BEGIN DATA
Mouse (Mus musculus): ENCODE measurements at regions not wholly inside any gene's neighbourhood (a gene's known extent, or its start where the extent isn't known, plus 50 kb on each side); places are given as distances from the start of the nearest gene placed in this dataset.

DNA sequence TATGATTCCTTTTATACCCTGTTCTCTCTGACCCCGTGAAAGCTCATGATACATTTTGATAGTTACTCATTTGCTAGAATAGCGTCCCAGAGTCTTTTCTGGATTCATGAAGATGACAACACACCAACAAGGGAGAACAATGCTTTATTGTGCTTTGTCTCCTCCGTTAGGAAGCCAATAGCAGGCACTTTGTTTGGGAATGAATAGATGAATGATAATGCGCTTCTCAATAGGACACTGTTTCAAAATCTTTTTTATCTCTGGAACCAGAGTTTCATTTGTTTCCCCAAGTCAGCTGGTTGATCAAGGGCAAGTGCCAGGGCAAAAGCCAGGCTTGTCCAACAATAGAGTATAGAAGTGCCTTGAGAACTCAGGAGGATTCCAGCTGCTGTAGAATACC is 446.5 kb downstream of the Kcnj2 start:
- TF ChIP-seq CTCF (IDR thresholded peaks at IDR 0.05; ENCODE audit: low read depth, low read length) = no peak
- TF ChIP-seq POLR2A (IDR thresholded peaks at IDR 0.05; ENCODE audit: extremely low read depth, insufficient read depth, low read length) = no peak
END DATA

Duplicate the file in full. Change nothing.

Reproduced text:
Mouse (Mus musculus): ENCODE measurements at regions not wholly inside any gene's neighbourhood (a gene's known extent, or its start where the extent isn't known, plus 50 kb on each side); places are given as distances from the start of the nearest gene placed in this dataset.

DNA sequence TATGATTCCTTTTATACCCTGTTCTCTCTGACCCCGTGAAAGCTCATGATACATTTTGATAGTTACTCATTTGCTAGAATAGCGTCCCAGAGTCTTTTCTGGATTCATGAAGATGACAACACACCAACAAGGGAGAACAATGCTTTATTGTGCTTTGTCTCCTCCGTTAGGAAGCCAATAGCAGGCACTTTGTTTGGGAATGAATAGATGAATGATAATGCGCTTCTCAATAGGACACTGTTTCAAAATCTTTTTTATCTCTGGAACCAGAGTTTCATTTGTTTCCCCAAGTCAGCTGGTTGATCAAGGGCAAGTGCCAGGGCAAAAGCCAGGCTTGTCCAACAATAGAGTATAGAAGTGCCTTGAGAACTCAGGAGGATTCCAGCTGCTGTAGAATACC is 446.5 kb downstream of the Kcnj2 start:
- TF ChIP-seq CTCF (IDR thresholded peaks at IDR 0.05; ENCODE audit: low read depth, low read length) = no peak
- TF ChIP-seq POLR2A (IDR thresholded peaks at IDR 0.05; ENCODE audit: extremely low read depth, insufficient read depth, low read length) = no peak